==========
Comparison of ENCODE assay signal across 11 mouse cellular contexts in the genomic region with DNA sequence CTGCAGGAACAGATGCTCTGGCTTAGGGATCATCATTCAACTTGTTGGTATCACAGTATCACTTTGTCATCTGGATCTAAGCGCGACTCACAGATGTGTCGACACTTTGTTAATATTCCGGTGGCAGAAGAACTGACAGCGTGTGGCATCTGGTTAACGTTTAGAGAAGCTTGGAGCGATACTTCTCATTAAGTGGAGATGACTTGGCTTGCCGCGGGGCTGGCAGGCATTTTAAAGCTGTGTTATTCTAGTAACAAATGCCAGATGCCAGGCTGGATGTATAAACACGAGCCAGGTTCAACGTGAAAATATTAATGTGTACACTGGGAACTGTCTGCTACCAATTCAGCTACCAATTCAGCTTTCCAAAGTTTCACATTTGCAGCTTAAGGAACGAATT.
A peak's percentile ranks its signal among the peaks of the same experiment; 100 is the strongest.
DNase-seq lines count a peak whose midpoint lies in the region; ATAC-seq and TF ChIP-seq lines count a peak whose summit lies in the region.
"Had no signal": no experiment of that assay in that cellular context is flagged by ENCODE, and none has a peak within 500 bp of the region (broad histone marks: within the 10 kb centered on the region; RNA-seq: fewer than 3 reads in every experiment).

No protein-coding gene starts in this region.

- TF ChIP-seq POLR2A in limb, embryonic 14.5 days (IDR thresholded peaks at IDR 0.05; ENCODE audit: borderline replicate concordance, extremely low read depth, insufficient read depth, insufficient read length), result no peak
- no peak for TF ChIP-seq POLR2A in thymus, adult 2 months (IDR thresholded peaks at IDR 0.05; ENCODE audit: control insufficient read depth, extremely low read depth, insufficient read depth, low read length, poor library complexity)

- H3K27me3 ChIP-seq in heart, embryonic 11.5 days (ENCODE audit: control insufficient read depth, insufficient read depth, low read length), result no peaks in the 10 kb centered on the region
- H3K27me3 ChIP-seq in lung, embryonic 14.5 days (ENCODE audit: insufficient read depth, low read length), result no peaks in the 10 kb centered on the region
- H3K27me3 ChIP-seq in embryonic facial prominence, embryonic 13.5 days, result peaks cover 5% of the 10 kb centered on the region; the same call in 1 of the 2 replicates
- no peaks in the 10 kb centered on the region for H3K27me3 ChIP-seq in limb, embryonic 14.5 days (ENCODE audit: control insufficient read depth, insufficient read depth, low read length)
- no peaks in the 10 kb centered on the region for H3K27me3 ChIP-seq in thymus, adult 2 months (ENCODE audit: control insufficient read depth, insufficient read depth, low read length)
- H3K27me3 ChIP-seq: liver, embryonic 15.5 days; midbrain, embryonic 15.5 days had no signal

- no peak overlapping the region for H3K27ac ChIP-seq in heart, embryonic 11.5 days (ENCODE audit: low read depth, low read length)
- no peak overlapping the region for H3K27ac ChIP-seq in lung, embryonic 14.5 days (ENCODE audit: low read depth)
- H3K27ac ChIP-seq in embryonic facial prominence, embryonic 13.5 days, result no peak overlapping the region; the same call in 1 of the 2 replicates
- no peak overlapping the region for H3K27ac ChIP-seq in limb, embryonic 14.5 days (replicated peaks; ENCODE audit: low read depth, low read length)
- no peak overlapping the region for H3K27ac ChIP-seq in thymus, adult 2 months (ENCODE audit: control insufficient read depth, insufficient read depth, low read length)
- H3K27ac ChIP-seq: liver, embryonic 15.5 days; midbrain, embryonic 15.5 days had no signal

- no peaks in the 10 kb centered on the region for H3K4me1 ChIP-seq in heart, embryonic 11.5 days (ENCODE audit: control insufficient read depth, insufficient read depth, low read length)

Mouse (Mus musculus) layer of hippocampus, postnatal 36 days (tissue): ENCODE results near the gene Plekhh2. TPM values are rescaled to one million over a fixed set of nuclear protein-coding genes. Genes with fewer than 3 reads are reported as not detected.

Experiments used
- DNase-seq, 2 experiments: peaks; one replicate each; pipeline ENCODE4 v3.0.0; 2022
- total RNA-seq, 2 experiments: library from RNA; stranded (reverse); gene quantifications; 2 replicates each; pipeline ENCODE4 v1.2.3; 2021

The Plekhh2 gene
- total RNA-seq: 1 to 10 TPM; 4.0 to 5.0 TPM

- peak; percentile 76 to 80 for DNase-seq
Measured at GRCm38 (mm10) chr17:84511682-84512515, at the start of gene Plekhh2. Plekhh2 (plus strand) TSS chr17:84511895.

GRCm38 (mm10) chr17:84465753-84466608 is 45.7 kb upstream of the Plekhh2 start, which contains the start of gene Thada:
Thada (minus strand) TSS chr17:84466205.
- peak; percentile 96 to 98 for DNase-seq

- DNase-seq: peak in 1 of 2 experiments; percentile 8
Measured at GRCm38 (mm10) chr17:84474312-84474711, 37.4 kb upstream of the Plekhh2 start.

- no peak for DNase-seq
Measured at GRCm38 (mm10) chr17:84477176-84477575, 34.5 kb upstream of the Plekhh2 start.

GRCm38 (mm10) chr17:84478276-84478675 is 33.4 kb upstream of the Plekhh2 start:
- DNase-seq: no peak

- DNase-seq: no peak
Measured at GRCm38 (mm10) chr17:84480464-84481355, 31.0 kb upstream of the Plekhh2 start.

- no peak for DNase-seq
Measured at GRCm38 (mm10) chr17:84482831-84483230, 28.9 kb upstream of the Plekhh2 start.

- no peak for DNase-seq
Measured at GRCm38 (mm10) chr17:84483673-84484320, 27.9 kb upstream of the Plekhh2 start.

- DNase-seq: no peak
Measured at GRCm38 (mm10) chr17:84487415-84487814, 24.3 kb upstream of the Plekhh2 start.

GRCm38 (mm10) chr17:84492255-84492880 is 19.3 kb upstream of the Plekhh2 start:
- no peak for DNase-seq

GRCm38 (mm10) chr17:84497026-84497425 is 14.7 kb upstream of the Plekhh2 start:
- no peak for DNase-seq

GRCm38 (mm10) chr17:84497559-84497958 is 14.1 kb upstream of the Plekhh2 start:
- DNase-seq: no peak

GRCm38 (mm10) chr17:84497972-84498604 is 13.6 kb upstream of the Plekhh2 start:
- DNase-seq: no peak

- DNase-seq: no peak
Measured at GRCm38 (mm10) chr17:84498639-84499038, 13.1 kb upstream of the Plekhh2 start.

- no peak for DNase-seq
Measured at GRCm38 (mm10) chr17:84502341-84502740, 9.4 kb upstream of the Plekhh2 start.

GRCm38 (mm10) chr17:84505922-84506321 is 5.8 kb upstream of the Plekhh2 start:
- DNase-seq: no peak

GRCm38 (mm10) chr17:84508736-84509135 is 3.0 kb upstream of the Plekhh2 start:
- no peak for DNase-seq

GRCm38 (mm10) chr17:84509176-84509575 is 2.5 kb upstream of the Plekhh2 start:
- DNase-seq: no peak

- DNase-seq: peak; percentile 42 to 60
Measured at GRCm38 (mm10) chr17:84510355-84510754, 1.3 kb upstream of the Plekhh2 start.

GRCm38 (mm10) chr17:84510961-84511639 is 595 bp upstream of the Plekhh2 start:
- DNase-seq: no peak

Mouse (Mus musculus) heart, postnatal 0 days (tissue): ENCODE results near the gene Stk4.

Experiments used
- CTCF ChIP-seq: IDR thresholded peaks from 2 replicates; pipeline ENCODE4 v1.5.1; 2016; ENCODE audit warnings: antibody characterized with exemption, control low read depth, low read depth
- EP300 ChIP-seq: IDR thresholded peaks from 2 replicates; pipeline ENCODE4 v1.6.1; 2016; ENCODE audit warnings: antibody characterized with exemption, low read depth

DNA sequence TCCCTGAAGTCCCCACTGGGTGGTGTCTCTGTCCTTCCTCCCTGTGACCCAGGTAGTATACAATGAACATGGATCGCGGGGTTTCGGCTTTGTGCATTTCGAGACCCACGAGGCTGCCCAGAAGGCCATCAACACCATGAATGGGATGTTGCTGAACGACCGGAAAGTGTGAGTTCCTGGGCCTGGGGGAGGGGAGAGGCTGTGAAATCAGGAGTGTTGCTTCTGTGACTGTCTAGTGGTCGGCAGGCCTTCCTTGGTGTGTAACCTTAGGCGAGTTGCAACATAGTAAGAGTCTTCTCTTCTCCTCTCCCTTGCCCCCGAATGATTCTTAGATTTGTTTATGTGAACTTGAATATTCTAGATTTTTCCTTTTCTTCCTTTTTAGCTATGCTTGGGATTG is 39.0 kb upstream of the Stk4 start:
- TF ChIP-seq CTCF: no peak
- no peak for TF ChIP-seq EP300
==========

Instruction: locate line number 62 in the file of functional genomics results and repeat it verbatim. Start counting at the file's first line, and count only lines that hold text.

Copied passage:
GRCm38 (mm10) chr17:84509176-84509575 is 2.5 kb upstream of the Plekhh2 start: